Remember what inverse playing means? Look at the article, with pictures and MIDI files, in the MMD Technical archives: "Inversus: Sankyo 20-Note Moebius Strip Plays Inverse Music".
Now, what about retrograde playing?
"Retrograde" means "walking backwards". The paper roll goes from the end to the beginning so the rhythm is reversed, but since the paper is upside down, the notes stay the same (treble to treble, bass to bass). Unlike inversion, retrograde is not affected by the scale and thus can be used on any instrument that accepts the roll backwards and upside down.
Retrograding a MIDI file is easy with a sequencer that offers that function, like Cakewalk. You get the notes in reverse order. If you use an organ, the MIDI file is a clone of the punched roll.
This musical trick was already used in the XIVth century. For the Smith 20-note organ scale, I loosely arranged a medieval composition by Machault, aptly entitled "My end is my beginning", 24 bars forwards, 24 backwards (MachoRet.mid).
Retrograde music is a kind of palindrome -- a sentence that can be read backwards -- as in: "Madam, I'm Adam", or in the "Satanic" messages on Rock records. The William Tell Overture backwards is a musical palindrome! Since the tune needs fast repetition, let's try a glockenspiel register on the same 20-note scale. The Lone Ranger is galloping away, then coming back. Serendipity rarely generates masterpieces. :-) (WilRetGlok.mid)
When MIDI files reproduce the various length of the notes, the holes of a retrograde strip will not reproduce exactly the reversed rhythm with an instrument that have equal length notes, like a glock or a music box. To compensate, I divide long notes into smaller units.
I arranged for the Sankyo a Minuet and a Trio al Rovescio ("in Reverse") by F.J. Haydn. Each section is followed by its retrograde, so the strip plays the same music if you start it tail first and upside down. You can look at the mirrored pattern strip (HydnSten.jpg) as you listen to HaydnRet.mid
Playing retrograde non-stop with a Sankyo strip is easy. Two identical choruses are taped together, but one moves backwards and is set upside down so all notes stay the same. Looped, that strip forms a flat belt, not a twisted Moebius band.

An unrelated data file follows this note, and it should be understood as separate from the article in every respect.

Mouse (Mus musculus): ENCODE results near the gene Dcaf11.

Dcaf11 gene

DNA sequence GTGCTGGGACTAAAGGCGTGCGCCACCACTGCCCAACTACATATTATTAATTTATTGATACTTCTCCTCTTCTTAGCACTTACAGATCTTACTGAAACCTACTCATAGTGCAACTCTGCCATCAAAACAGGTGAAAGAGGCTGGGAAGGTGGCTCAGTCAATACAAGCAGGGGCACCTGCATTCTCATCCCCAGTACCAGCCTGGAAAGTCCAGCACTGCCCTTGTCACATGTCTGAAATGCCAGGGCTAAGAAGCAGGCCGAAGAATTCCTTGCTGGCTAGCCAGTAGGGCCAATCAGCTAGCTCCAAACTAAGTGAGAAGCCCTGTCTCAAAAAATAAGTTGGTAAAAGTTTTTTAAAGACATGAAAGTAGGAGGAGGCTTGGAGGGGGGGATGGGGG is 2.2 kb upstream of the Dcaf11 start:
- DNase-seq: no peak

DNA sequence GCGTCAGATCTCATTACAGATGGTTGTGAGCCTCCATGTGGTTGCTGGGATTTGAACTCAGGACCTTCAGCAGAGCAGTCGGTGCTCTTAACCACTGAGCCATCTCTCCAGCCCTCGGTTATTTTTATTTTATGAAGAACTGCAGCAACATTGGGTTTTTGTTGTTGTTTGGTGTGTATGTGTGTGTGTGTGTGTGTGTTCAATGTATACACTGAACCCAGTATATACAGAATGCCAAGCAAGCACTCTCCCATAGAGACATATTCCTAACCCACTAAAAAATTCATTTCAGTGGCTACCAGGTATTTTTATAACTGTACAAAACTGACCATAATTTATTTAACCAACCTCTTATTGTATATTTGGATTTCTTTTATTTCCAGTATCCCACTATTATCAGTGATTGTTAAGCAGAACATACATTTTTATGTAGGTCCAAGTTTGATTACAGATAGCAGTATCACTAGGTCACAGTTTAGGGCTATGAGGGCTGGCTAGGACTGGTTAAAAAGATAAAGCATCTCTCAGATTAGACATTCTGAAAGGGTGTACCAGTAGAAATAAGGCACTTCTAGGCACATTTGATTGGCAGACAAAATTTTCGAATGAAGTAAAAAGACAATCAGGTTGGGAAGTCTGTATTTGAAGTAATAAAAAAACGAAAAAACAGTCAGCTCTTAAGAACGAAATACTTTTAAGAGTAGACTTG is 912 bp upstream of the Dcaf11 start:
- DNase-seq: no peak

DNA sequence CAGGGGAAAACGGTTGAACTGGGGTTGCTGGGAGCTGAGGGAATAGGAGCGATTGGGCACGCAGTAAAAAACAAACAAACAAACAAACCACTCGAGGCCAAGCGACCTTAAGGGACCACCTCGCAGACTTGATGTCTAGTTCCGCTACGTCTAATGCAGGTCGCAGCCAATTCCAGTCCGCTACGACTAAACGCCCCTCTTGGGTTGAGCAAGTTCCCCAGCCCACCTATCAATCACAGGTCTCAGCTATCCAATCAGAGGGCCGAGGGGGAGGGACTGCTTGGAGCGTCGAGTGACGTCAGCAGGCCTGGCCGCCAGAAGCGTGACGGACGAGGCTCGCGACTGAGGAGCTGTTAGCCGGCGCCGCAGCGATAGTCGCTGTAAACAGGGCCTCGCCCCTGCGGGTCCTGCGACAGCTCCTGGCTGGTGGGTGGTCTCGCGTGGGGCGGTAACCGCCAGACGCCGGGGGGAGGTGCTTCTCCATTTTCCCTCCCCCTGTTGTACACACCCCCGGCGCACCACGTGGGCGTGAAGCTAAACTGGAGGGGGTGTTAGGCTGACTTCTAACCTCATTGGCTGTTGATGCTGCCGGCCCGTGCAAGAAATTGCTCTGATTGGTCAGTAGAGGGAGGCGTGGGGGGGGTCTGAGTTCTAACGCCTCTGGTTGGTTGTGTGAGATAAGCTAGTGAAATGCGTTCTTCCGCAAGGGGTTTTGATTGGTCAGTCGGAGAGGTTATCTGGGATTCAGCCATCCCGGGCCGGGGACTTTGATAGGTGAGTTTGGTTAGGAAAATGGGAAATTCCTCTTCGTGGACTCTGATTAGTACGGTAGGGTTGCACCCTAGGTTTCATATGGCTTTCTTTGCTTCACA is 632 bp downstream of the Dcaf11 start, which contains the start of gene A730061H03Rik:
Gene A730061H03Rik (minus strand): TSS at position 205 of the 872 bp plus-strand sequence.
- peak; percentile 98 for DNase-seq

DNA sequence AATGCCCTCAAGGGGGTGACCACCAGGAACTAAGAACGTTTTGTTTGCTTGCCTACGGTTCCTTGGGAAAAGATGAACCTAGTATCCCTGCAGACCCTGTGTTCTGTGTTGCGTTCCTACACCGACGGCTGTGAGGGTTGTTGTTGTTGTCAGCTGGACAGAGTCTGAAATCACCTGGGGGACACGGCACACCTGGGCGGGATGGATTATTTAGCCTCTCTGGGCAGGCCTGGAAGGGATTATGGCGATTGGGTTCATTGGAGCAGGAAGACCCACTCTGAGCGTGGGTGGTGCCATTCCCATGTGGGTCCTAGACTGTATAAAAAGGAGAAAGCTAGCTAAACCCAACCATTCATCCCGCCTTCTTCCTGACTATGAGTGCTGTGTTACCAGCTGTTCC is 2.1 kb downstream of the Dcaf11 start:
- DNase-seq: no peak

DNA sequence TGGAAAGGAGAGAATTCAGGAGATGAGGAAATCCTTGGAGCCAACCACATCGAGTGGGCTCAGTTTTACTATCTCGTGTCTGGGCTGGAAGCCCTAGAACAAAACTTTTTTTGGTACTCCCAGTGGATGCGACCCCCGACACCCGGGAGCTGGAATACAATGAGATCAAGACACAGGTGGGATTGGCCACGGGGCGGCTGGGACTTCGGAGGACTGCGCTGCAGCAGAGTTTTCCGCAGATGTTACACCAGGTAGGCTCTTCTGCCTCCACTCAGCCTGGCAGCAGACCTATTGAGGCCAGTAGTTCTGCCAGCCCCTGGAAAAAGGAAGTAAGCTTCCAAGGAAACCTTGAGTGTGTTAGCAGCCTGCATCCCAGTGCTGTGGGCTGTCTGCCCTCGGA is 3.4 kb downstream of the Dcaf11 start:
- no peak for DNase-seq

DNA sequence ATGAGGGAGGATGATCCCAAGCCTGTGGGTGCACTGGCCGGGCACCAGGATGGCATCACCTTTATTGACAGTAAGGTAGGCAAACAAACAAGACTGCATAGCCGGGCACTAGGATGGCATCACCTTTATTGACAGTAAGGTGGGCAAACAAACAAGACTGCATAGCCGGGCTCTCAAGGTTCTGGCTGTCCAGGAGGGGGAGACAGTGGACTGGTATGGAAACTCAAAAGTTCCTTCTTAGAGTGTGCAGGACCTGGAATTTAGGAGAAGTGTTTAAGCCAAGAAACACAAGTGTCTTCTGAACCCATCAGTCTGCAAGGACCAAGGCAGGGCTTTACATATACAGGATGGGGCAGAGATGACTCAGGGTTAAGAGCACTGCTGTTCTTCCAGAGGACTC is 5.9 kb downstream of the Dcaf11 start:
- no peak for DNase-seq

I composed a tune compatible with both inverse and retrograde playing.
I then punched two identical strips and taped the second to the first one
in retrograde position (end first and upside down). Twist it 180
degrees, loop it, and Moebius rolls again! See InveRetro.jpg and
With only two punched choruses, we get a 5-part song ABCDA: (A) Melody; (B) Retrograde; -- Twist --(C) Inverse; (D) Inverse and Retrograde; --Twist-- (A) Melody. Hear it on InveRetro.mid
Mozart even played both the melody and its inverse-retrograde simultaneously. Two players face each other across the same sheet. One plays the melody while the second plays the inverse-retrograde by reading the sheet upside down in opposite direction.
Those inverse-retrograde canons wouldn't be as spectacular on mechanical instruments. The listener, unaware of the complexity of the composition, would perceive only a simple tune. Judge for yourself: MozDuet.mid (MozDMir.jpg shows some of the mirror notes. In 021231 MMDigest, Philippe Rouille also gave here a link to sheet music.)
Musical research confirms that an "inverse-retrograde" melody is not detected by casual listeners. It also finds that they more easily recognize an inverse melody than a retrograde one.
For the Sankyo playing the inverse or inverse-retrograde variation, the Moebius strip is interesting to watch and economical to punch. For mechanical instruments without diatonic scale, retrograde is the only option.
Roland Bruno Tremblay
27 Feb 2003 17:27:59 -0500